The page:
Charts Showing How a Shrinking Economy Hurts South African Banks
South Africa’s moribund economy is dealing a hammer blow to the country’s banks, which are facing profit declines of as much as 85%.
The true extent of that pain will be laid bare when the lenders start releasing results next week in what is shaping up to be the worst earnings slump in at least 50 years.
The following charts show just how much the industry struggled in the six months through June:
Africa’s most-industrialized nation was trapped in its longest downward cycle since World War II even before the coronavirus struck. A 30.1% unemployment rate, and little progress in reversing the malaise that threatens to push the economy to its deepest contraction in almost nine decades, is making it harder for consumers and businesses to repay loans and transact.
The South African Reserve Bank in March eased capital rules for lenders to free up their balance sheets so they can better help customers with extra loans or by rescheduling existing credit.
By the end of June, they had provided about 31 billion rand ($1.8 billion) in coronavirus-related relief, according to the Banking Association South Africa. Even if conditions deteriorate further, lenders are well armed to cope, with much more high-quality liquid assets to cover outflows than the regulator requires.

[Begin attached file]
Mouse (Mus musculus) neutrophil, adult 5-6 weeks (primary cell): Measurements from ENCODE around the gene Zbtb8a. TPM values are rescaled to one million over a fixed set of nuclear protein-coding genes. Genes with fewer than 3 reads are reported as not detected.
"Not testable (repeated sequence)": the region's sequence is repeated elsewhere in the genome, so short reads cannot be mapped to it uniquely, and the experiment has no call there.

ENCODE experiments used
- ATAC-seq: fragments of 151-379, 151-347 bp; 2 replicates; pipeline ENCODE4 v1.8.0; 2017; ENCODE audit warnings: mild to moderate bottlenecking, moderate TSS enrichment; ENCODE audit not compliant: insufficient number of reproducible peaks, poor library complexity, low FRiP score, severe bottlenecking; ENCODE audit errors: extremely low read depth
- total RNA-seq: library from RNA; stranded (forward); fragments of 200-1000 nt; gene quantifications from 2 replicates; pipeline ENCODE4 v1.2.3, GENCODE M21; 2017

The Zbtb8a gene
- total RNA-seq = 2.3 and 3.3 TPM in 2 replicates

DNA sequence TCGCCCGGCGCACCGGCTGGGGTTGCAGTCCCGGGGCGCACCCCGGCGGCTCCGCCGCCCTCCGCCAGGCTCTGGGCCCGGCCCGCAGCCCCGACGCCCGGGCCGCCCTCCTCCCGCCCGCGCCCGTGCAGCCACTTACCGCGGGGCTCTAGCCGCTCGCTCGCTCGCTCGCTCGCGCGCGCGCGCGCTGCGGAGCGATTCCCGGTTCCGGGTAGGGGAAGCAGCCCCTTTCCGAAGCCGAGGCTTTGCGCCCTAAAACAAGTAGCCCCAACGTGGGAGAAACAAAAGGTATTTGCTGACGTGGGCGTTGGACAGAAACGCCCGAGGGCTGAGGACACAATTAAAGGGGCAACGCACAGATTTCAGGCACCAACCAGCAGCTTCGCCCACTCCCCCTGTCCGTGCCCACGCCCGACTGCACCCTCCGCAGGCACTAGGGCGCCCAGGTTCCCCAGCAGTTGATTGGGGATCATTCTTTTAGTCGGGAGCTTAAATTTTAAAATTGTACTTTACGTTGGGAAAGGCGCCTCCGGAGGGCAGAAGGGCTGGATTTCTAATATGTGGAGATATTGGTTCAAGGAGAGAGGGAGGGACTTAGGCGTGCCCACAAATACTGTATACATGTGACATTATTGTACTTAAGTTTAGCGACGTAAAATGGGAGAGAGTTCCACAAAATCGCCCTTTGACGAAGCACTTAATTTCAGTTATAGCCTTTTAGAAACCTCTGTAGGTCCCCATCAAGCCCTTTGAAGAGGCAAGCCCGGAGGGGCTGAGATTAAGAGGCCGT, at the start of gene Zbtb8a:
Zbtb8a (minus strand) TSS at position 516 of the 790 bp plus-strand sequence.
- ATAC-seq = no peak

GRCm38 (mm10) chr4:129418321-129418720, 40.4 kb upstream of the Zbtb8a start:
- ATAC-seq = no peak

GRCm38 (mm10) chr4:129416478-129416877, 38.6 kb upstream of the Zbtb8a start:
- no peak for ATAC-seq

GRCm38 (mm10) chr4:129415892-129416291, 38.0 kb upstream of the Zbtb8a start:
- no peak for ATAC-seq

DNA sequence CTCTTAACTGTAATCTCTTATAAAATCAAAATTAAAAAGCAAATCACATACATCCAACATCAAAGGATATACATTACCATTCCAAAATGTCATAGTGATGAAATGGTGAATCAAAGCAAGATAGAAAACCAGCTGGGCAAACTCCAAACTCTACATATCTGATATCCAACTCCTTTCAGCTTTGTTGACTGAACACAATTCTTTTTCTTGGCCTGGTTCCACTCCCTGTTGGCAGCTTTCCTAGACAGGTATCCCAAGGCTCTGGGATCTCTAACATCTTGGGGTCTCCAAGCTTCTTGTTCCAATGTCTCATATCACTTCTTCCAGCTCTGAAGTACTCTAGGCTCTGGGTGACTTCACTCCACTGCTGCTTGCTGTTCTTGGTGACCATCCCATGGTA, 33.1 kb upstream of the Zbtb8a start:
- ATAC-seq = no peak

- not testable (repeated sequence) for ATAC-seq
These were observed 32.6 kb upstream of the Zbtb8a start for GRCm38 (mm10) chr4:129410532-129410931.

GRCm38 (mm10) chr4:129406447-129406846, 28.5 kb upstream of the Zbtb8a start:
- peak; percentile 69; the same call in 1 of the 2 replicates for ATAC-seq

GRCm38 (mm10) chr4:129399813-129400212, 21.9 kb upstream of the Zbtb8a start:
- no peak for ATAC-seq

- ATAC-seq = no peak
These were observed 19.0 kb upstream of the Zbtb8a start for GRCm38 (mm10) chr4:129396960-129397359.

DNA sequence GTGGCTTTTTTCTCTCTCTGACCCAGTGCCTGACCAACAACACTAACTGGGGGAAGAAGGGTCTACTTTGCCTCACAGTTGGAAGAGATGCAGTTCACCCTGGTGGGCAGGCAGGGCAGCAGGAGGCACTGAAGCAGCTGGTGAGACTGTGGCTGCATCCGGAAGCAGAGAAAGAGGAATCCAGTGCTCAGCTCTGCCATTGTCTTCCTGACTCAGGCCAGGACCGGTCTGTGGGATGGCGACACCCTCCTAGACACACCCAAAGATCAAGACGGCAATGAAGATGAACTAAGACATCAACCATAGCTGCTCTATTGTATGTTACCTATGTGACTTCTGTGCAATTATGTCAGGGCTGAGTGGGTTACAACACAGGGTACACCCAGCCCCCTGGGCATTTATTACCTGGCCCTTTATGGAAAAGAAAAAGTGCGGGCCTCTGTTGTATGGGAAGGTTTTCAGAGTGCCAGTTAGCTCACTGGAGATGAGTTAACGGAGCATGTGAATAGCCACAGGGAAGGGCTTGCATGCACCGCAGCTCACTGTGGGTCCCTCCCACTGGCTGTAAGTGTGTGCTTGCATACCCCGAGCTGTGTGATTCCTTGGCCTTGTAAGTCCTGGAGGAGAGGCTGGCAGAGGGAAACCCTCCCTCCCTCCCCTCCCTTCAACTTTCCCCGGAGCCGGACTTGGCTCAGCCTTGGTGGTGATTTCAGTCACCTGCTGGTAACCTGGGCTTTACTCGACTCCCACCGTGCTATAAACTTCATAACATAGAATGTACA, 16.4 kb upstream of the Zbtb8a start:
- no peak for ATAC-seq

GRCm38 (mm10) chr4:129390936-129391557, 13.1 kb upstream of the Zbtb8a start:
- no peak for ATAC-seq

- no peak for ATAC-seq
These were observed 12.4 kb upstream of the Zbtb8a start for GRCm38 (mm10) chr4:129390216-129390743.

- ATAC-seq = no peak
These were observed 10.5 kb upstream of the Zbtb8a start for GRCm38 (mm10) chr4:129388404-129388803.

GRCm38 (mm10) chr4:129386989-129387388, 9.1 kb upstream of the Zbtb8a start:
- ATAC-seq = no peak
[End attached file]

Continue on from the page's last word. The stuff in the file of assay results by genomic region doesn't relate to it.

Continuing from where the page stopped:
Standard Bank Group Ltd., the continent’s biggest lender by assets, has guided toward a 30% to 50% first-half profit slump when it releases results on Aug. 20. Absa Group Ltd., which is scheduled to report on Aug. 24, expects earnings to decline as much as 85%.
Read more: Standard Bank Gains After Profit Slumps Less Than Expected
FirstRand Ltd. said earnings excluding accounting adjustment probably fell as much as much as 45% in the 12 months through June. Nedbank Group Ltd. hasn’t yet been more specific since saying on May 22 that its first-half profit will be more than 20% lower, while Capitec Bank Holdings Ltd. expects its earnings to decline at least 70% for the six months through August.
Investors are likely to care less about what’s happened and will be more focused on trying to understand how well banks are positioned to recover, said Jan Meintjes, a portfolio manager at Denker Capital in Cape Town. Any positive outlook for 2021 or 2022 will help to boost share prices, he said.
“What is most important is the quality of those earnings and how conservative the banks were in arriving at those numbers,” Meintjes said. “I would like to see the details — what the balances were on accounts banks provided assistance to, and how collections on those accounts went in the last few months.”
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